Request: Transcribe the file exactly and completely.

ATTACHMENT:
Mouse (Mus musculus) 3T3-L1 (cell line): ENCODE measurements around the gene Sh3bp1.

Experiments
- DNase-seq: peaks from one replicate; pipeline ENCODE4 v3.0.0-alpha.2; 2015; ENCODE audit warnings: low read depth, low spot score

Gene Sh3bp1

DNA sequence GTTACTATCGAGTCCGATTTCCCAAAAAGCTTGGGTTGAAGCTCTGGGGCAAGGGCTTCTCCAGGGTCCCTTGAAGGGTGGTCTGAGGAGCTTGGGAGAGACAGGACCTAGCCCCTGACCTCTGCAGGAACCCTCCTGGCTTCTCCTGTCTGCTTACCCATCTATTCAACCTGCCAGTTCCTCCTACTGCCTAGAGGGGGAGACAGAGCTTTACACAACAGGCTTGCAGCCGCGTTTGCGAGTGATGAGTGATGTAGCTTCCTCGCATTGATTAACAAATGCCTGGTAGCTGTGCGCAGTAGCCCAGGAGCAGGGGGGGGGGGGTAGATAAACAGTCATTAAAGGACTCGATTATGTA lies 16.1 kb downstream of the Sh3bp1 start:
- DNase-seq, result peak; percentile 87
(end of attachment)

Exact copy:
Mouse (Mus musculus) 3T3-L1 (cell line): ENCODE measurements around the gene Sh3bp1.

Experiments
- DNase-seq: peaks from one replicate; pipeline ENCODE4 v3.0.0-alpha.2; 2015; ENCODE audit warnings: low read depth, low spot score

Gene Sh3bp1

DNA sequence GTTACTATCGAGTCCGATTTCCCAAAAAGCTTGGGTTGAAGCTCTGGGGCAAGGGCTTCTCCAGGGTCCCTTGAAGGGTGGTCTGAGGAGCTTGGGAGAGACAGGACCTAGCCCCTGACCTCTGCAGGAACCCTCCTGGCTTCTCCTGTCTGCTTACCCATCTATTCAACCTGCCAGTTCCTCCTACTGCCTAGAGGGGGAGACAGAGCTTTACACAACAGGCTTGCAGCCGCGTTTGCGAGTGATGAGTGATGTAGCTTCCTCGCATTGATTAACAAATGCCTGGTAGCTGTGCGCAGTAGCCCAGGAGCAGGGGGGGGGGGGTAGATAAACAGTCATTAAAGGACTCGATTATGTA lies 16.1 kb downstream of the Sh3bp1 start:
- DNase-seq, result peak; percentile 87